Cardiovascular imaging: what have we learned from animal models?

Santos A, Fernández-Friera L, Villalba M, López-Melgar B, España S, Mateo J, Mota RA, Jiménez-Borreguero J, Ruiz-Cabello J - Front Pharmacol (2015)

Cardiac magnetic resonance images of an anterior acute myocardial infarction in a pig model of ischemia/reperfusion injury. (A) Area at risk in T2-STIR sequence and hyperintense zone in anterior septum. (B) Necrotic zone in late enhancement sequence at the same zone. Published with publisher's permission. Original source: Fernández-Friera et al. (2013). Copyright © 2012 Sociedad Española de Cardiología. Publicado por Elsevier España, S.L. All rights reserved.
© Copyright Policy
Related In: Results  -  Collection

License
Show All Figures
getmorefigures.php?uid=PMC4612690&req=5

Figure 1: Cardiac magnetic resonance images of an anterior acute myocardial infarction in a pig model of ischemia/reperfusion injury. (A) Area at risk in T2-STIR sequence and hyperintense zone in anterior septum. (B) Necrotic zone in late enhancement sequence at the same zone. Published with publisher's permission. Original source: Fernández-Friera et al. (2013). Copyright © 2012 Sociedad Española de Cardiología. Publicado por Elsevier España, S.L. All rights reserved.
Mentions: Myocardial ischemia also leads to a variety of changes in tissue structure. Myocardial fibrosis is the main structural damage after ischemia/reperfusion injury. Scar tissue can be evaluated with inversion recovery echo-pulse sequences for late gadolinium enhancement to differentiate between reversible damage and infarcted myocardium after MI (Figure 1; Kim et al., 1999). Also, diffuse microfibrosis can be detected in the myocardium using recent T1-mapping sequences in animals (Stuckey et al., 2014; García-Álvarez et al., 2015). Nevertheless, efforts are still required to further improve and standardize protocols and to generate reference values for each animal model on cardiovascular disease.

Bottom Line: Animal models have allowed for instance, (i) the technical development of different imaging tools, (ii) to test hypothesis generated from human studies and finally, (iii) to evaluate the translational relevance assessment of in vitro and ex-vivo results.We will also describe the physiological findings and/or learning processes for imaging applications coming from models of the most common cardiovascular diseases.Finally we will discuss the limitations and future of imaging research with animal models.

View Article: PubMed Central - PubMed

Affiliation: Centro Nacional de Investigaciones Cardiovasculares Carlos III Madrid, Spain ; CIBER de Enfermedades Respiratorias (CIBERES) Madrid, Spain ; Madrid-MIT M+Visión Consortium Madrid, Spain ; Department of Anesthesia, Massachusetts General Hospital, Harvard Medical School Boston, MA, USA.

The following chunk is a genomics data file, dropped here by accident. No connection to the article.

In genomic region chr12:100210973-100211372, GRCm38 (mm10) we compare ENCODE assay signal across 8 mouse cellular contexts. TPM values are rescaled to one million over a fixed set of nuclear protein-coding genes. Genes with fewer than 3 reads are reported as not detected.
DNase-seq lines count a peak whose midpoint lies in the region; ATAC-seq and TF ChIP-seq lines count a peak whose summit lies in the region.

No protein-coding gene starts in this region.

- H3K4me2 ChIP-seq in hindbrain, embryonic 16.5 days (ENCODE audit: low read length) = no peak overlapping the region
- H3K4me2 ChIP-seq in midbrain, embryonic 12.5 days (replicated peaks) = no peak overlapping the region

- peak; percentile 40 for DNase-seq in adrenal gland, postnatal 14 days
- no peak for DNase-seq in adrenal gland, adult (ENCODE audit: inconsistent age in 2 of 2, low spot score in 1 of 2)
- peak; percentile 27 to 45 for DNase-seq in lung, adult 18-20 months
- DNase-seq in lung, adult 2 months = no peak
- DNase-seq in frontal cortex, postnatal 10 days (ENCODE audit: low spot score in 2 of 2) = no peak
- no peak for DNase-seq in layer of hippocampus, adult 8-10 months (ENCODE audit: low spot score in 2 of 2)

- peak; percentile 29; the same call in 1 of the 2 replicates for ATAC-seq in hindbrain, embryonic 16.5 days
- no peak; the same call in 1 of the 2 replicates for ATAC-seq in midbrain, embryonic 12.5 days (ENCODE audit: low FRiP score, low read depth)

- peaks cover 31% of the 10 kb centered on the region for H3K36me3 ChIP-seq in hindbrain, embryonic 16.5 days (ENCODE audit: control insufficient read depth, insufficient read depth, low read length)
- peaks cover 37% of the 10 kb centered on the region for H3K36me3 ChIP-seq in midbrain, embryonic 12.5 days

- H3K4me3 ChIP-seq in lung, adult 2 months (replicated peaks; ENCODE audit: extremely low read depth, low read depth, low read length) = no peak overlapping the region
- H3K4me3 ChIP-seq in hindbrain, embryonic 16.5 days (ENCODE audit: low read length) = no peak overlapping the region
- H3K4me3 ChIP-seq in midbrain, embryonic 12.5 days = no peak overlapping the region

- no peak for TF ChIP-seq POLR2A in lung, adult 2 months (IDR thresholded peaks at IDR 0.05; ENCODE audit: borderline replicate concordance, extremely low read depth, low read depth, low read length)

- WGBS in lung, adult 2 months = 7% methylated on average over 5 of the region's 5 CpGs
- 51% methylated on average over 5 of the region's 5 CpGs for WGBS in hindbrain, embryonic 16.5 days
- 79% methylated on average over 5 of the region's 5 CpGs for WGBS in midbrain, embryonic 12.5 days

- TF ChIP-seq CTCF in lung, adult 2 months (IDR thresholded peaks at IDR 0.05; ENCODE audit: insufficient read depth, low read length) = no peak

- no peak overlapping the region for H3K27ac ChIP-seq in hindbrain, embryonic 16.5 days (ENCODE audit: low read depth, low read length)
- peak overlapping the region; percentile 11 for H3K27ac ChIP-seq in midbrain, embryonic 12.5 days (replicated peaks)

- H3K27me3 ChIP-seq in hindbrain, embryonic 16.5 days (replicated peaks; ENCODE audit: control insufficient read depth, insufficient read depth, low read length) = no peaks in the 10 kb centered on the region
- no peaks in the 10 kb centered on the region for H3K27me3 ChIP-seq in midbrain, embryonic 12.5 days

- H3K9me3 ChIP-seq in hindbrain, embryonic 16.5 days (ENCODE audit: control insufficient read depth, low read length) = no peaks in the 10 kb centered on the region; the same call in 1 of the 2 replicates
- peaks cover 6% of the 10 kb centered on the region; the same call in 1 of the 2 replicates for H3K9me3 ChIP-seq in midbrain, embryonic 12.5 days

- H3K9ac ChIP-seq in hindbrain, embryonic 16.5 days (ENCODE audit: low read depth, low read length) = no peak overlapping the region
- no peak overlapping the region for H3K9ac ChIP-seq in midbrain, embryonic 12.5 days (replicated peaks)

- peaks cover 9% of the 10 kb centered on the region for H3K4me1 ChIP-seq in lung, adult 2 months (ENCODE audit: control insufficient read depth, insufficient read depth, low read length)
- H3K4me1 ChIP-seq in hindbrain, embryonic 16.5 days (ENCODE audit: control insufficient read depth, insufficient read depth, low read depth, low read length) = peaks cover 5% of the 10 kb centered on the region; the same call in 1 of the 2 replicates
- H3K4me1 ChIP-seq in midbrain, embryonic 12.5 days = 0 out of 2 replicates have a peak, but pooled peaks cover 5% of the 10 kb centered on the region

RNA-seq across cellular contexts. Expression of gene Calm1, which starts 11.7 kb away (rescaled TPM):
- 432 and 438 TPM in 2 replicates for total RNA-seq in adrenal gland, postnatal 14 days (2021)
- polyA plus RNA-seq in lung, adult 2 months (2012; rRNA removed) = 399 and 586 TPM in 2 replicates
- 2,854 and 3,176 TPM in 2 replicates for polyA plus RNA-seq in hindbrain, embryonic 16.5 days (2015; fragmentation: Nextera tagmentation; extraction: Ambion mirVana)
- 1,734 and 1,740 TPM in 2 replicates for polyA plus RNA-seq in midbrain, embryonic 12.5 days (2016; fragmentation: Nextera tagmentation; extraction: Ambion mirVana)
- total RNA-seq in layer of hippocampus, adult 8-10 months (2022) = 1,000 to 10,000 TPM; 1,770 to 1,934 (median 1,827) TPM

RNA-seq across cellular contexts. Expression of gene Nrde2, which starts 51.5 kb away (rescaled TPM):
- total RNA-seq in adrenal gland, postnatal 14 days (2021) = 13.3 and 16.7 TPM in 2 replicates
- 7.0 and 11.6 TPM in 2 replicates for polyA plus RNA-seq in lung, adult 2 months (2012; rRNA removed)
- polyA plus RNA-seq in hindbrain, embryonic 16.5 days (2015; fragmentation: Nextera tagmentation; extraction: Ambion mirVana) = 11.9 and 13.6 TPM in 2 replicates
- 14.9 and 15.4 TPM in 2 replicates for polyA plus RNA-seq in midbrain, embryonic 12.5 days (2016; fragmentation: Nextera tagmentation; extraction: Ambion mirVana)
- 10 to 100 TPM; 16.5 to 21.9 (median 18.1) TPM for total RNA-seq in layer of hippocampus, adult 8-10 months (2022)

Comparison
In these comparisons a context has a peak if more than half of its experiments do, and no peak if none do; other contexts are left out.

ABSTRACT
Cardiovascular imaging has become an indispensable tool for patient diagnosis and follow up. Probably the wide clinical applications of imaging are due to the possibility of a detailed and high quality description and quantification of cardiovascular system structure and function. Also phenomena that involve complex physiological mechanisms and biochemical pathways, such as inflammation and ischemia, can be visualized in a non-destructive way. The widespread use and evolution of imaging would not have been possible without animal studies. Animal models have allowed for instance, (i) the technical development of different imaging tools, (ii) to test hypothesis generated from human studies and finally, (iii) to evaluate the translational relevance assessment of in vitro and ex-vivo results. In this review, we will critically describe the contribution of animal models to the use of biomedical imaging in cardiovascular medicine. We will discuss the characteristics of the most frequent models used in/for imaging studies. We will cover the major findings of animal studies focused in the cardiovascular use of the repeatedly used imaging techniques in clinical practice and experimental studies. We will also describe the physiological findings and/or learning processes for imaging applications coming from models of the most common cardiovascular diseases. In these diseases, imaging research using animals has allowed the study of aspects such as: ventricular size, shape, global function, and wall thickening, local myocardial function, myocardial perfusion, metabolism and energetic assessment, infarct quantification, vascular lesion characterization, myocardial fiber structure, and myocardial calcium uptake. Finally we will discuss the limitations and future of imaging research with animal models.

No MeSH data available.


Related in: MedlinePlus